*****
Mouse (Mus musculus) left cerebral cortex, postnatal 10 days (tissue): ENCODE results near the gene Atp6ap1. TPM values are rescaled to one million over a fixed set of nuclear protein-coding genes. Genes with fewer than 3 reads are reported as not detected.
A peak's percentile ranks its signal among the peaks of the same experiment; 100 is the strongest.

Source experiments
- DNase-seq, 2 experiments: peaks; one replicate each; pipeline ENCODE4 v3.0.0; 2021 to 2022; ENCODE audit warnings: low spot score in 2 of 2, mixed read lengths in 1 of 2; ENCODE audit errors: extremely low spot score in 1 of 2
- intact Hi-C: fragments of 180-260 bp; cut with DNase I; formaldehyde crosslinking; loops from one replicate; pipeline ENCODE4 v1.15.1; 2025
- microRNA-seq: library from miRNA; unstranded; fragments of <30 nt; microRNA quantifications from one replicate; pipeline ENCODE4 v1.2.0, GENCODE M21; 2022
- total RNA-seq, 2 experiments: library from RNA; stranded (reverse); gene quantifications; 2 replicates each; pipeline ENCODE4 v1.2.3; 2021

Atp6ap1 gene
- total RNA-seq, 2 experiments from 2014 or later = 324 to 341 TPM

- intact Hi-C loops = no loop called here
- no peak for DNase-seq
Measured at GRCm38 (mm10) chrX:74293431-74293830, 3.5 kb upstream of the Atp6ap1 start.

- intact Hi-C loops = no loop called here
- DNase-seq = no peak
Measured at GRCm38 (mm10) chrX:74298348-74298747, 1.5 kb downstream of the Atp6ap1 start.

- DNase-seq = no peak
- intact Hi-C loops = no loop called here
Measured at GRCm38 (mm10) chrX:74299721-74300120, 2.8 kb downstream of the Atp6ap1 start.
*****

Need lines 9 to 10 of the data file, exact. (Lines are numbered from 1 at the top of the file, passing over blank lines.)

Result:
- total RNA-seq, 2 experiments from 2014 or later = 324 to 341 TPM

- intact Hi-C loops = no loop called here